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Old 11-01-2013, 11:47 AM   #1
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The (English) Baseball League (est. 1888): A History

The Introduction of Baseball in Britain

Al Spalding wound up a great albeit short career with the National League’s Chicago White Stockings as a sore-armed 27-year old pitcher in 1877. An eventual Hall of Famer who futilely tried to recast himself as a first baseman before completely retiring from the field, Spalding became the team’s secretary en route to becoming its president in 1882 and, later, the founder of one of the greatest sporting goods manufacturers the world has ever known.

During his first year in his new capacity with the Chicago team, Spalding conceived the idea of evangelizing the sport of baseball by means of an around the world tour. Obtaining the financial backing of White Stockings’ owner William Hulbert, Spalding packed up twenty-two of the National League’s top ballplayers in October of 1878 and embarked on a six-and-a-half month journey to play exhibition games around the globe, departing from San Francisco en route to Hawaii, New Zealand, Australia, Ceylon, Egypt, Italy, France and, finally, Great Britain.

Having landed in England in early March of 1879, the Spalding contingent played two exhibition games in London (including one game played before Edward, Prince of Wales, who reportedly was smitten with the game he’d just seen). The group then traveled north to Birmingham, Derby, Stoke, Manchester and Bolton, before moving on to an unusually extended tour through Lancashire, the ancestral home of the Spalding family. The Lancashire leg of the tour encompassed the cities of Burnley, Accrington, Blackburn, Darwen, Preston, and Blackpool, from which the American baseballers embarked on their return trip home to the States.

While playing in Derby, Spalding caught the attention of another young entrepreneur named Francis Ley, the founder of Vulcan Iron Works. While not sporting himself, Ley was an enthusiastic proponent of the value of physical activity as a way to promote good health and increased productivity among his employees. He was entranced by the symmetry and pastoral beauty of the baseball pitch, as well as the game’s emphasis on specific and distinct roles for each player. Smitten with the game on at least an equal basis with His Royal Highness, Ley quickly sought the support of his fellow industrialists in the region to promote this young and youthful game among their workers. Thus began the collection of industrial-based clubs which formed the genesis of league baseball in the north of Britain.

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Old 11-01-2013, 11:48 AM   #2
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The Rise in Popularity of Club Baseball in Britain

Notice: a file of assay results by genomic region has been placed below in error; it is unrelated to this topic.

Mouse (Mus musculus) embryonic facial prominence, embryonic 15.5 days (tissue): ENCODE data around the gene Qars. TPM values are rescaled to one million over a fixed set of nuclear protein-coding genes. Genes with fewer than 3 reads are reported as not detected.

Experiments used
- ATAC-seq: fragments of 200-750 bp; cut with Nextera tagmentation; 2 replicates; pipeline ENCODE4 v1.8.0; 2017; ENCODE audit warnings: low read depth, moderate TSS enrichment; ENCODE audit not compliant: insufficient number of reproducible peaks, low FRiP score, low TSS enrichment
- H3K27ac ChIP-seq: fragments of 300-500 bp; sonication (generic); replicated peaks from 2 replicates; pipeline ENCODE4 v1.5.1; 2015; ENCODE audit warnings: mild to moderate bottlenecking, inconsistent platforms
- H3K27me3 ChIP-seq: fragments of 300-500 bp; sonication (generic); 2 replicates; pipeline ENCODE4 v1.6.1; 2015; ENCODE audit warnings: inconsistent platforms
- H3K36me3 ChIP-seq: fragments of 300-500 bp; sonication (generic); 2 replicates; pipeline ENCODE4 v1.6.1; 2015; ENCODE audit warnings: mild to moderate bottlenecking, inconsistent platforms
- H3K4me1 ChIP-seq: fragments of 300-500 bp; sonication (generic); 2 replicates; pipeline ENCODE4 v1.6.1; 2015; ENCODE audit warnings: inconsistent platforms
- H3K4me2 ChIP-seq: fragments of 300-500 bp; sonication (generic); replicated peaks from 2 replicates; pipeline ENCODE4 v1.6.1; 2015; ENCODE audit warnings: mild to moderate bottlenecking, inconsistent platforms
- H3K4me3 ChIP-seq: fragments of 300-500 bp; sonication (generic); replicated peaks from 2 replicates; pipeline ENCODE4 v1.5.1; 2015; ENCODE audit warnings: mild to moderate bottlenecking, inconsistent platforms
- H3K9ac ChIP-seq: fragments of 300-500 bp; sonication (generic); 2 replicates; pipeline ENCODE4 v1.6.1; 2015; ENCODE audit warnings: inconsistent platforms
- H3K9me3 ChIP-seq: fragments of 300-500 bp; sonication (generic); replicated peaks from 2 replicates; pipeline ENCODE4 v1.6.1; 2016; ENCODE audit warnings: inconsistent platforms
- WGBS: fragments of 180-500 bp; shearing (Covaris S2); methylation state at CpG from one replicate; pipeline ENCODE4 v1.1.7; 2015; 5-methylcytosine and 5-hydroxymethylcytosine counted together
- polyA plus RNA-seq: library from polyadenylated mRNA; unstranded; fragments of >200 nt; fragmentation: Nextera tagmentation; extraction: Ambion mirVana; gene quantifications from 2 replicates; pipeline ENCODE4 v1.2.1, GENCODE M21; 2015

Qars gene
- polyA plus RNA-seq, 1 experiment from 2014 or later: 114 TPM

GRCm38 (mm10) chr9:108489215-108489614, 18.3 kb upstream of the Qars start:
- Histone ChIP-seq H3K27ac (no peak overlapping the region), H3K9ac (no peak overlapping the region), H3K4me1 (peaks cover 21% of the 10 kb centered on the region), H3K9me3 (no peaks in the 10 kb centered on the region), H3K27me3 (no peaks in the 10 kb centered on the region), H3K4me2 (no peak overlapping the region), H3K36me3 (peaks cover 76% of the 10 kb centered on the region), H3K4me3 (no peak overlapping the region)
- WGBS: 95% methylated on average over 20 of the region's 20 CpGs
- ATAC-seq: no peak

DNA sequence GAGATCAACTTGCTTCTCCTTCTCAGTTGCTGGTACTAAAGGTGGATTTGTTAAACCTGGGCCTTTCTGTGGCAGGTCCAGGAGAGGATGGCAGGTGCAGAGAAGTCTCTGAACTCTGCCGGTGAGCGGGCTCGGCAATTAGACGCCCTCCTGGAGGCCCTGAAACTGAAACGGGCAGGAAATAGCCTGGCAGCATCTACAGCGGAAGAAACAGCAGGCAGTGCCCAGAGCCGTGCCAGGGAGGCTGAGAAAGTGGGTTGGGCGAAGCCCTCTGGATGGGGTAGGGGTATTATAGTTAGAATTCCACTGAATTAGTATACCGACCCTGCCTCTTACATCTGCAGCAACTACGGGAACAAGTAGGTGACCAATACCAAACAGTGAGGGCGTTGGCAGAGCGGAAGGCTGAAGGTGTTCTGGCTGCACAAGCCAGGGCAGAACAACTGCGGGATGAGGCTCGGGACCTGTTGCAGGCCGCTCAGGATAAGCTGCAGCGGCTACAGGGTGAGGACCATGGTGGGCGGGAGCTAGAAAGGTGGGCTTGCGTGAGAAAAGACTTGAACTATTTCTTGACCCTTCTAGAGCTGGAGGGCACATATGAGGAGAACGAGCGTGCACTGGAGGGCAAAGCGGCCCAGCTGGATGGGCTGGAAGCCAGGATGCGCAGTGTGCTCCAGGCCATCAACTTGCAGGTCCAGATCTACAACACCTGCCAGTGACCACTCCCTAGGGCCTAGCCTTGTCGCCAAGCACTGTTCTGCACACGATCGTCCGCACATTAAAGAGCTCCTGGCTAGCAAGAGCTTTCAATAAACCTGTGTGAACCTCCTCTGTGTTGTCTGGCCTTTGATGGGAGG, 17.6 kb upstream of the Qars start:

Baseball caught on unusually quickly throughout the north of England as well as in Scotland. Baseball was recognizable due to its similarity to the children’s game of rounders, in that the object of run scoring (similar to scoring a rounder) was instantly and easily understood. The game was seen as an adult’s version of rounders—a fast, exciting, and delightfully rough-and-tumble tonic against the game of cricket, which quickly became redefined as a game more suited to the upper class of the south, due to its perceived genteel and leisurely (some would say stuffy and plodding) nature. The game of baseball also appealed both to football fans who enjoyed its neat fit as a bridge sport between football seasons, and to those sporting people who never became particularly enchanted with football or cricket in the first place.

Within two years of baseball’s introduction to the British public, a major industrial-based association, putting on display the best talent the nascent British game had to offer and thus attracting the keen attention of the press and local residents, had sprung up among the iron, shipbuilding and textile employees of the Lancashire and Derbyshire regions. In addition, numerous baseball associations, mainly of industrial, trades, and university and collegiate origin, sprang up quickly in Staffordshire, Cheshire, Durham and Northumberland in 1881; Cleveland, Lincolnshire, Liverpool, Shropshire and Northamptonshire in 1882; and in Nottinghamshire, Walsall and Scarborough and the East Riding in 1883.

The game also spread quickly south, with associations set up in Surrey, Berkshire and Buckinghamshire that same year of 1883; London, Norfolk, Sussex, Essex, Kent and Middlesex in 1884; Cambridgeshire, South Hampshire and Dorset in 1885; and Somerset and Suffolk in 1886. By the spring of 1887, over 2,700 clubs and nearly 100,000 players were registered to forty-seven baseball associations throughout England, Scotland and Wales. This exponential growth would not have been possible had baseball not immediately caught the fancy of the middle and working classes outside of Britain’s largest cities.